In the 30-second spot, which has notably high production value for this kind of local race, state Sen. Steve Dickerson (R) talks about both the therapeutic benefits of cannabis and the consequences of broader marijuana criminalization.

“As your state senator, I’ve led the fight to legalize medical marijuana so our veterans and sickest Tennesseans can deal with chronic pain,” he said. “But this same life-saving plant has led to mass incarceration, with nonviolent marijuana possession resulting in lengthy prison sentences.”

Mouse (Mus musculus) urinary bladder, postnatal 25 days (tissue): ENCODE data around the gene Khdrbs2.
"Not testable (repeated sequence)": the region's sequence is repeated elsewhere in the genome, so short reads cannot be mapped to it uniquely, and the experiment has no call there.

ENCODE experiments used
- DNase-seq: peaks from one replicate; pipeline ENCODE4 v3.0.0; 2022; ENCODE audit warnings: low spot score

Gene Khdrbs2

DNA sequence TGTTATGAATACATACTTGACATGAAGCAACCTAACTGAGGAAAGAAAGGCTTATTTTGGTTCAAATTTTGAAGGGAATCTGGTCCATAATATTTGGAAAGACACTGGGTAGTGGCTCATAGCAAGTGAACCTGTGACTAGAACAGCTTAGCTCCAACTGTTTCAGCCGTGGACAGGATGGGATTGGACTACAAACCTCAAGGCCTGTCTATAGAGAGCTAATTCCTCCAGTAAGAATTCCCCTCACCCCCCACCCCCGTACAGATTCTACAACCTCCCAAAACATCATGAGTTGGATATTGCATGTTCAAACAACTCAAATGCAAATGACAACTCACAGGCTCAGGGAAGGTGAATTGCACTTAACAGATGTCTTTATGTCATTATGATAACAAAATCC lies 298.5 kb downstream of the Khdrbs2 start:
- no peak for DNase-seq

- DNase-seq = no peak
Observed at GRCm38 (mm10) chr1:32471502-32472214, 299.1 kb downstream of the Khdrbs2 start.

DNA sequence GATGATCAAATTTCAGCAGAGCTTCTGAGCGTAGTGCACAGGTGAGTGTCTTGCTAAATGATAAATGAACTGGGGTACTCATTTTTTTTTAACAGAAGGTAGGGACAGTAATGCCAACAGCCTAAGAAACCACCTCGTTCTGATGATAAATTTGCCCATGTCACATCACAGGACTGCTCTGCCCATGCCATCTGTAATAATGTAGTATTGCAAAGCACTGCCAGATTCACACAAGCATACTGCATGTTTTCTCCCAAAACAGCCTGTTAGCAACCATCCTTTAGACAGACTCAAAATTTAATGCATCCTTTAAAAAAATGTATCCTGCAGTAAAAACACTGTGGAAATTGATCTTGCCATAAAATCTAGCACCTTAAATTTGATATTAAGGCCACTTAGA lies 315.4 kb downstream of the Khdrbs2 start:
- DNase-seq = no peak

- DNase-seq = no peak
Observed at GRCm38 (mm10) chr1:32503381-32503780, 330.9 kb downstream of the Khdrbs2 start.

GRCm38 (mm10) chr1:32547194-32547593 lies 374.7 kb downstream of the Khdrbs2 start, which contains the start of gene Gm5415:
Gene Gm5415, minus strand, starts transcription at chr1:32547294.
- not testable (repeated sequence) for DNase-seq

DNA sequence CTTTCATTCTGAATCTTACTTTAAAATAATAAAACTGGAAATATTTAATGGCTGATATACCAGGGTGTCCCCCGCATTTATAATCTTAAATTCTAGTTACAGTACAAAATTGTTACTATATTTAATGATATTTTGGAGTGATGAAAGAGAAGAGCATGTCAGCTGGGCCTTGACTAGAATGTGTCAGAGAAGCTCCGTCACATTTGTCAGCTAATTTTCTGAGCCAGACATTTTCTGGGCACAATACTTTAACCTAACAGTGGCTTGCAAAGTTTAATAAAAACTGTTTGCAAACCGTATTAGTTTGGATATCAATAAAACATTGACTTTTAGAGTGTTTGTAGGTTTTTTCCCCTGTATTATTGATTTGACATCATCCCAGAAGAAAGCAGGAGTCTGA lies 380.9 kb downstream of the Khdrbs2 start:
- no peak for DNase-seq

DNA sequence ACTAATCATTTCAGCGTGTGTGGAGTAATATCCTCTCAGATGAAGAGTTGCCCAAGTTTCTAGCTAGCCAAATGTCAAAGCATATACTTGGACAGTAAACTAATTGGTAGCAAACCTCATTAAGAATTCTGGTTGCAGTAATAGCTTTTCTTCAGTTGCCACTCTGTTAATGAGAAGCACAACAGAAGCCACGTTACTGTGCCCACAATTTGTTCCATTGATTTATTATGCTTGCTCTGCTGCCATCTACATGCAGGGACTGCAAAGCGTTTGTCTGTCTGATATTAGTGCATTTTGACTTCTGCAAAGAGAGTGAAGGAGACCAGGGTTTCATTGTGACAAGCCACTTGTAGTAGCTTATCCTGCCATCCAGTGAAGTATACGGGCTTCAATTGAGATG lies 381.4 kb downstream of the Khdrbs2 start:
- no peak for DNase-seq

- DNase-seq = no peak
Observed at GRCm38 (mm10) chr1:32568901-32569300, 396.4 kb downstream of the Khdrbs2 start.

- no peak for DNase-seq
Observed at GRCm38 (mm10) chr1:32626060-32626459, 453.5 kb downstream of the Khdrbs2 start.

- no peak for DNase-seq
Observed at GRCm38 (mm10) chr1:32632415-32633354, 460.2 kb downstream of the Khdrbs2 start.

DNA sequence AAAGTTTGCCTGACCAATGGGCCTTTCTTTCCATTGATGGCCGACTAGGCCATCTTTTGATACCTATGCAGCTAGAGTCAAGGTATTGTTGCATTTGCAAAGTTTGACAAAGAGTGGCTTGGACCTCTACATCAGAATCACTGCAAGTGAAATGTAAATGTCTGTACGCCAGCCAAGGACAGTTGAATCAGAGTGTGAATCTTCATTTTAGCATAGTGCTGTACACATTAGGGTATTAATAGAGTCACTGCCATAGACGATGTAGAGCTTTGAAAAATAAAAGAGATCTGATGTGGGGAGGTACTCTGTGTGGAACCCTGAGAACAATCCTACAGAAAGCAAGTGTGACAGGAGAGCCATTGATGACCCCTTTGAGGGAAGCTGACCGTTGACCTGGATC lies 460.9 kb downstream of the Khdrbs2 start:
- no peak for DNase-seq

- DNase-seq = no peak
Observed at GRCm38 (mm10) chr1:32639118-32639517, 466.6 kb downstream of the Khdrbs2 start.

“I think that’s wrong. That’s why I’ve been pushing for criminal justice reform,” the senator added.

Dickerson, who sponsored a medical cannabis legalization bill that cleared a Senate committee in March, said in a Q&A published earlier this month that the policy change would be among his top three legislative priorities if he’s reelected.

His Democratic opponent, former Oak Hill Mayor Heidi Campbell, is in favor of “fully legalizing marijuana,” with her campaign site stating that cannabis crimes “disproportionately impact people of color and it’s time to end marijuana prohibition.”

But while Dickerson has earned a reputation as a moderate Republican given his positions on issues like cannabis reform, he’s faced backlash after declining to denounce an independent ad taken out on his behalf that some, including the LGBTQ rights organization Tennessee Equality Project (TEP), called racist.